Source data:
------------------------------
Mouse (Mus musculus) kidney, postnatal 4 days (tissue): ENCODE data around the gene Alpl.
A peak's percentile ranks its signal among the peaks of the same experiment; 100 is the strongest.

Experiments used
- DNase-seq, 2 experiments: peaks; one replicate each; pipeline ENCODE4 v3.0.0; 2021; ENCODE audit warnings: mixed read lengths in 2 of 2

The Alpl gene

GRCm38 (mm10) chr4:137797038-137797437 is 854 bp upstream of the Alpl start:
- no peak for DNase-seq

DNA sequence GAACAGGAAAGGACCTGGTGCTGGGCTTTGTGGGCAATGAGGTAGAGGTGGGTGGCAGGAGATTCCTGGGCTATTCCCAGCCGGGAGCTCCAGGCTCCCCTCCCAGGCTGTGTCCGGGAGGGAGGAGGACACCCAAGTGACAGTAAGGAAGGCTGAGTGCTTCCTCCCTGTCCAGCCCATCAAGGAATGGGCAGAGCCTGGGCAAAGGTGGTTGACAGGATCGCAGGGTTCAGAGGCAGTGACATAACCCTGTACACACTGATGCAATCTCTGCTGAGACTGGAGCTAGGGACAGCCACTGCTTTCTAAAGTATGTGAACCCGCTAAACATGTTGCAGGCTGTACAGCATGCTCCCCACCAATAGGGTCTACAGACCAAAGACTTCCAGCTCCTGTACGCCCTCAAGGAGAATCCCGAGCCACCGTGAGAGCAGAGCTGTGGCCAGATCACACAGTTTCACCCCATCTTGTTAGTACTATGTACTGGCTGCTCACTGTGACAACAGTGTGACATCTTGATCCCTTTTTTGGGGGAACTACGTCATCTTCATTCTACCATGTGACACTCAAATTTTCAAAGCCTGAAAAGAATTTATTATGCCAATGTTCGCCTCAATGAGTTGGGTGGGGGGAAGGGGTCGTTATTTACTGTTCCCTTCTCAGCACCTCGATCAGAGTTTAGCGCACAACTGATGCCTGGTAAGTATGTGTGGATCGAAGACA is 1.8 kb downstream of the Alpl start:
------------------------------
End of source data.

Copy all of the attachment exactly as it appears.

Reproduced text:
Mouse (Mus musculus) kidney, postnatal 4 days (tissue): ENCODE data around the gene Alpl.
A peak's percentile ranks its signal among the peaks of the same experiment; 100 is the strongest.

Experiments used
- DNase-seq, 2 experiments: peaks; one replicate each; pipeline ENCODE4 v3.0.0; 2021; ENCODE audit warnings: mixed read lengths in 2 of 2

The Alpl gene

GRCm38 (mm10) chr4:137797038-137797437 is 854 bp upstream of the Alpl start:
- no peak for DNase-seq

DNA sequence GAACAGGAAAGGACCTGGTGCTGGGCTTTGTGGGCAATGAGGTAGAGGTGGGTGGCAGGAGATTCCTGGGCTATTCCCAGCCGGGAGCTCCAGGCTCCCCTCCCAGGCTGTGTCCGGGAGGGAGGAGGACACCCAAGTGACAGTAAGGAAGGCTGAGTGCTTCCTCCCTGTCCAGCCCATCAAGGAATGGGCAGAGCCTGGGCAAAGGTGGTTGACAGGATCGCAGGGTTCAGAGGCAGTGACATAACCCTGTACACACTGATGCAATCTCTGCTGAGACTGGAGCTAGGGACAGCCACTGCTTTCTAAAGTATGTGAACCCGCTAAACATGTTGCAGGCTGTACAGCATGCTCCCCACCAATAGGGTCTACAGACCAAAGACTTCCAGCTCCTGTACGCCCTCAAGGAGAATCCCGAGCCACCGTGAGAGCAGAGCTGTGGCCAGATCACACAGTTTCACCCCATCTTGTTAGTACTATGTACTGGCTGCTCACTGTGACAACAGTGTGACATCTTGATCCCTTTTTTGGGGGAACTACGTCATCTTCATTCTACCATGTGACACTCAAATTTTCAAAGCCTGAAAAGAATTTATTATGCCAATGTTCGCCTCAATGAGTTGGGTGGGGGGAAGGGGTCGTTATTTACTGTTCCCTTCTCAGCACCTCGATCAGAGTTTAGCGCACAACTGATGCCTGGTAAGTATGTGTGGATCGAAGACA is 1.8 kb downstream of the Alpl start: